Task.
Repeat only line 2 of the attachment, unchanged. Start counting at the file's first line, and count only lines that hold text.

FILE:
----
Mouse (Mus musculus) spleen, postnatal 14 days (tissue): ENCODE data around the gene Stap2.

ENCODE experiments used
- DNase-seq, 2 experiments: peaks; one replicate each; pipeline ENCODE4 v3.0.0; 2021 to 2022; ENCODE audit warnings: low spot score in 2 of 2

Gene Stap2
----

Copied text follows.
ENCODE experiments used